This will explore what we can understand impact to be in development contexts and include examples from individual and collaborative research.

5th Annual Postgraduate Conference to be held on Tuesday 25th March 2013 at the University of Sheffield

The Sheffield Institute for International Development (SIID) would like to announce the call for papers for the 5th Annual Postgraduate Conference to be held on Tuesday 25th March 2013 at the University of Sheffield.
The deadline for the call for papers is 24th January 2014
This event aims to provide a friendly academic atmosphere for postgraduate students from all over the UK to share and discuss their current research in international development. The meeting will showcase postgraduate research that has emerged from a range of disciplines. Active dialogue will be promoted between postgraduates at different stages in their research building a greater understanding of research at all levels.
The conference seeks papers that address Multidisciplinary Insights into International Development: Reconciling the Divided Priorities of One Global Nation.
If you wish to present a paper, please submit an abstract of 250 words to the organizing committee ( with the subject heading “SIID Conference Abstract’ by January 24th 2014. Further details regarding abstract submission and costs are attached. 
Further details will be made available in January.

CFP RGS/ IBG Learning from Small Cities: New urban frontiers in the global south

Learning from Small Cities: New urban frontiers in the global south

Ayona Datta (University of Leeds)

Abdul Shaban (Tata Institute of Social Sciences)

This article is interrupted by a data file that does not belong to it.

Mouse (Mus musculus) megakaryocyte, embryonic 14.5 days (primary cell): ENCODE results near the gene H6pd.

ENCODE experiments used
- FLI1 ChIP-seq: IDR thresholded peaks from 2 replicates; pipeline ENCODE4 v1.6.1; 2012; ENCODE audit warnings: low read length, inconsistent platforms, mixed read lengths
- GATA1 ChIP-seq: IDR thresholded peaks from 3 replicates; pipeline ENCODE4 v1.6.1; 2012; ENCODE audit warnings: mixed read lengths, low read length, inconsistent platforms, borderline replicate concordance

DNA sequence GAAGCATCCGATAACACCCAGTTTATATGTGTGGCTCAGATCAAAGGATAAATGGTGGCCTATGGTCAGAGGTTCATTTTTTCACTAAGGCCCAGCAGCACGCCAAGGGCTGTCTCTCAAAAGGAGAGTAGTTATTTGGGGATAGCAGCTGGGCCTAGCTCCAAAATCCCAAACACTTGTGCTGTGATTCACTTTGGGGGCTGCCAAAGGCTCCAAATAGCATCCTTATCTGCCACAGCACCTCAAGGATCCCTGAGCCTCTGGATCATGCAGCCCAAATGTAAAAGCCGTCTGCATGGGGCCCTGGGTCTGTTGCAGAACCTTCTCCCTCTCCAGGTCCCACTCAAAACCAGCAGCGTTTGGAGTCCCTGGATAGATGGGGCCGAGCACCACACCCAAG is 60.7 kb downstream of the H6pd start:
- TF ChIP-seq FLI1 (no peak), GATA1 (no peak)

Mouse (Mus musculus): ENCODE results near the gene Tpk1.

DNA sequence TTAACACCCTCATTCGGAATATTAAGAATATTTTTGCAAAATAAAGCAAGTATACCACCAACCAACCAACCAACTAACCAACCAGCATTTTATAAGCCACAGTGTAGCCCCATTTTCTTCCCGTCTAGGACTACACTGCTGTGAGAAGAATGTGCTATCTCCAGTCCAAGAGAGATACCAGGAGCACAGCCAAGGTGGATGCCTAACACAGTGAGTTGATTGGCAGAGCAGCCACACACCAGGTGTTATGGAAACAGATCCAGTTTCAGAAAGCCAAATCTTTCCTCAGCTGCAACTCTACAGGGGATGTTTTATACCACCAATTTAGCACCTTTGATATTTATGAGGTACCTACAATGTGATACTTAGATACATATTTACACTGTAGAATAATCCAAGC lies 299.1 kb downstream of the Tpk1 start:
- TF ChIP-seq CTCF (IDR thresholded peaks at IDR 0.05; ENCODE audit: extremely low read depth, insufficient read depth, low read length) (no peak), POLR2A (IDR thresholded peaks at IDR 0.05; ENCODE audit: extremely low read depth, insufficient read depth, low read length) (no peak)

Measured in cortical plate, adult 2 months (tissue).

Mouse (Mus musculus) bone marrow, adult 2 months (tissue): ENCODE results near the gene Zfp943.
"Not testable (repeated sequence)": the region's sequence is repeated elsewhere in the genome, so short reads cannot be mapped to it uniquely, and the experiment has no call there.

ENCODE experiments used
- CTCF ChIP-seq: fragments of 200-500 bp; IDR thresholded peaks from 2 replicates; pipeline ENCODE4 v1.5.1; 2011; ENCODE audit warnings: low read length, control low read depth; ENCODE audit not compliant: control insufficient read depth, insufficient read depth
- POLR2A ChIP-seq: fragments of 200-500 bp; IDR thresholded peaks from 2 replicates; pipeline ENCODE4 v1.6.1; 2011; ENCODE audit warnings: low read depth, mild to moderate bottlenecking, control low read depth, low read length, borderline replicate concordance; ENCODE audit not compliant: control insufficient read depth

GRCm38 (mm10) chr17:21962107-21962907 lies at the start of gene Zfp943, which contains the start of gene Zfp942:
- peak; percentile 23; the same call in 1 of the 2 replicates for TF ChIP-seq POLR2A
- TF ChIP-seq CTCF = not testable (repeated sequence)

For the last decade or so urban studies has been preoccupied in decentring its western bias and advocating a postcolonial lens in studying cities of the global south. Mega-cities such as Mumbai, Shanghai and Johannesburg are now ‘champions of urbanity’ (Banerjee-Guha 2013) in global urban studies.  Yet, around half of the ‘urban’ population in Africa, Asia and Latin America lives in small and medium cities with populations of less than 500,000 (Satthertwaite 2006). Seen as provincial, parochial, even communal and on the peripheries of urban studies, small and medium towns nevertheless are the new frontiers of urbanization of postcolonial states. They service urban consumers, act as national trade centres, support global manufacturing processes or serve as regional administrative nodes. In recent years, the focus of postcolonial states on cities as engines of neoliberal development and economic growth (Kennedy and Zerah 2008), has also spurred rapid transformation of small and medium towns into new urban utopias of eco-city, smart-city, satellite city and a number of other corporate sponsored city-making initiatives. They therefore face a “triple challenge” (Veron 2010, 2833) of the impacts of increased urbanization, development and under-development. While they are characterised by the absence of local democratic institutions, poor urban infrastructure and continued ‘elite capture’ (Kundu 2011) of land for development projects, a broad range of grassroots struggles in these places are also working to redefine rights and justice through active citizenships. The indifference in urban scholarship however to the ‘smallness’ of cities have institutionalised  existing inequalities between mega- and small cities, between urban regions and their urbanizing hinterlands, and between the centre and peripheries of urban studies itself.